Woman in fetus rights case speaks out

A Manitoba mother whose addiction battle sparked a Supreme Court challenge over the rights of the unborn is speaking out for the first time about how the case changed her life, saying after "a miracle" she is free from drugs.

A Manitoba mother whose addiction battle sparked a Supreme Court challenge over the rights of the unborn is speaking out for the first time about how the case changed her life, saying after "a miracle" she is free from drugs.

The story of the woman known as Ms. G — illustrated by images of a pregnant aboriginal woman who could barely walk — made headlines in 1996 when Manitoba Child and Family Services (CFS) took her to court, asking a judge to force her into treatment.

The judge did order the 23-year-old woman into treatment because she was pregnant with her fourth child and sniffing glue.

Two of her previous children were born permanently disabled due to her addictions.

The ruling by the judge didn't last long, after the Manitoba Court of Appeal struck down that lower court ruling, prompting child welfare authorities to take the case to the Supreme Court of Canada.

That sparked a national debate concerning the rights of a fetus against the rights of a woman.

Canada's highest court ultimately refused to recognize an unborn child as a person with legal rights and struck down the government's challenge to force Ms. G to get clean.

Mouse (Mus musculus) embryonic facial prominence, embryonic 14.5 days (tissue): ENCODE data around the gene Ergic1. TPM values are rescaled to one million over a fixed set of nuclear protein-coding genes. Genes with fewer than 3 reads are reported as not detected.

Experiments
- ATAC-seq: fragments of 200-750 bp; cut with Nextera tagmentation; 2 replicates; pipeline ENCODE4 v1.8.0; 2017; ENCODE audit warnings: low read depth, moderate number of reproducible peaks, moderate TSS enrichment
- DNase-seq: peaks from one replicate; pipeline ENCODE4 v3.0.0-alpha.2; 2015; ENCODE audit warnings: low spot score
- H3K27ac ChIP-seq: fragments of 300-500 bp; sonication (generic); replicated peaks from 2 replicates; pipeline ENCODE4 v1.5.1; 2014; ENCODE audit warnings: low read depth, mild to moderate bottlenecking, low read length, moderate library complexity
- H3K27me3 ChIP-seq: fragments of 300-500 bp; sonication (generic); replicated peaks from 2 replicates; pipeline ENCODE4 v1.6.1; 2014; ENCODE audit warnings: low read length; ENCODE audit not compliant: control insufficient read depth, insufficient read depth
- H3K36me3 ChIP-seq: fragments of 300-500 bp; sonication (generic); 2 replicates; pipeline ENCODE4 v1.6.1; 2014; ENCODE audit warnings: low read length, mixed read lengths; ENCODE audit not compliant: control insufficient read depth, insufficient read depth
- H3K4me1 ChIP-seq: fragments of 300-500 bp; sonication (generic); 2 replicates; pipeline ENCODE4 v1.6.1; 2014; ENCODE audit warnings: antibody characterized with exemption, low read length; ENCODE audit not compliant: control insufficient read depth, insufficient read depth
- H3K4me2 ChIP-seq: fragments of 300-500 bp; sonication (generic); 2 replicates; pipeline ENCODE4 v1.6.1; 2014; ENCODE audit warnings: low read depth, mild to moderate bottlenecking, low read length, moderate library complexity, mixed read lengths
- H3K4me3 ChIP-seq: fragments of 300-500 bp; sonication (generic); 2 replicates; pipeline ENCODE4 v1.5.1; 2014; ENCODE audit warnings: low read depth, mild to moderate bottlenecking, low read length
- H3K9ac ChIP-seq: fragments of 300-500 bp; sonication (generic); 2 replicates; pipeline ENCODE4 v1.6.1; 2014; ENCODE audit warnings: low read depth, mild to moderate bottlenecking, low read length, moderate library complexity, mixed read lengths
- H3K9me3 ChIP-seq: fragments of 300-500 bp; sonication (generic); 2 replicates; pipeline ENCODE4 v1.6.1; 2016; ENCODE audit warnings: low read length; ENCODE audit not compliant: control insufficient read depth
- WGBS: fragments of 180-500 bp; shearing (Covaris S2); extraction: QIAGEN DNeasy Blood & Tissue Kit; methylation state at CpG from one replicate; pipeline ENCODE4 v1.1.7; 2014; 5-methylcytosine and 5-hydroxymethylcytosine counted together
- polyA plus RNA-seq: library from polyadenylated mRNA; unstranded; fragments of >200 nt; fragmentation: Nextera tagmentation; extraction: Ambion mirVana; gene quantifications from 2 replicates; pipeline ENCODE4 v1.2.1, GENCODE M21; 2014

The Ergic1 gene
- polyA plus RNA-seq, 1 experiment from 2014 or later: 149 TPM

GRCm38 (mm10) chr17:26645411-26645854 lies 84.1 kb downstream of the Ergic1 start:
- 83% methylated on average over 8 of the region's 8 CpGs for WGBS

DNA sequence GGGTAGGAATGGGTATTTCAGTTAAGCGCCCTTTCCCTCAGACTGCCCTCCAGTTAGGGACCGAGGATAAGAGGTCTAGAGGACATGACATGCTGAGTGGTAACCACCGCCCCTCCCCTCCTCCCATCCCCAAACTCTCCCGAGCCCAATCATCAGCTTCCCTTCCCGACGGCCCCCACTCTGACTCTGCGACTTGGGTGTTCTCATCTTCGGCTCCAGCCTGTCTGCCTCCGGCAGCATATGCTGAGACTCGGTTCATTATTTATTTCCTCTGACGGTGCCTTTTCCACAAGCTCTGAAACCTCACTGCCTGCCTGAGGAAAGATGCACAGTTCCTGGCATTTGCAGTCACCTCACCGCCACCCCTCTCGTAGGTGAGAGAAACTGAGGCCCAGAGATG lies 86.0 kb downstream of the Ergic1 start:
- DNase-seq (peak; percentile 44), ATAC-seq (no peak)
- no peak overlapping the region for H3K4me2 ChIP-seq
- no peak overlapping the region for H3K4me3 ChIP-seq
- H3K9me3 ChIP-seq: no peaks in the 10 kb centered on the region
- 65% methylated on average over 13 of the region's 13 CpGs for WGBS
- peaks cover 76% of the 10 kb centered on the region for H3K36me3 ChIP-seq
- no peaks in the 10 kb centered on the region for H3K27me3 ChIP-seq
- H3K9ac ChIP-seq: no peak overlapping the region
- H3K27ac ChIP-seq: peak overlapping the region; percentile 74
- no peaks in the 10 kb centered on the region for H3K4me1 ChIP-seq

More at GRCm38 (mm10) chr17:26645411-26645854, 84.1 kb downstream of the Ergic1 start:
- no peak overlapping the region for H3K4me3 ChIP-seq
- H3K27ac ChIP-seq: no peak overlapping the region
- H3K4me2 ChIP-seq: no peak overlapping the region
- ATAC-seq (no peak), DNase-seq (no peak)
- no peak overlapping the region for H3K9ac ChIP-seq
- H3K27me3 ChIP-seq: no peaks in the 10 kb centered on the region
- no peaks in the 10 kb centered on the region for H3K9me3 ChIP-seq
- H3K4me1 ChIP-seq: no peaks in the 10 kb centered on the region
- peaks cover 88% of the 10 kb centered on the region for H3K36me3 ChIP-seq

Voluntarily sought treatment

While the legal wrangling was going on, Ms. G said she voluntarily went into addictions treatment.

A national debate concerning the rights of a fetus against the rights of a woman was sparked by a court case surrounding a woman identified only as Ms. G. ((Regis Duvignau/Reuters))

Today, she describes herself as a busy mom, doing her best to care for her five kids and get them ready for Christmas while living on social assistance.

She told CBC News in a recent interview that after the first night at a treatment facility, her life changed forever.

"I prayed, I fell asleep, I slept all night, I woke up the next morning and it was just like a makeover," she told the CBC's Sheila North-Wilson.

"I felt clean. When I woke up I had no cravings. I was changed overnight. It was a miracle," Ms. G said.

Years of hard knocks

The transformation came after years of hard knocks, she suggests.

The youngest of eight sisters, Ms. G's family moved to Winnipeg in the 1980s when she was 13. Her mother had died and her father surrendered his kids to Child and Family Services.

Living in the city, the sister she lived with would take her to the Bell Hotel in the city's north, where glue sniffers became her friends — and sniffing became her refuge.

Not long after, she said, she was living on the street and working in the sex trade.

"Very low," is how Ms. G describes her emotional state at the time. "I thought I was going to die. I wanted to die."

She says she felt victimized by CFS, the media and even her own family.

Now, she says, she recognizes how important the issue was, not to mention the benefit of the treatment.

And she is thankful she gave birth to a baby boy — who turns 14 this week, and whom she credits with saving her life.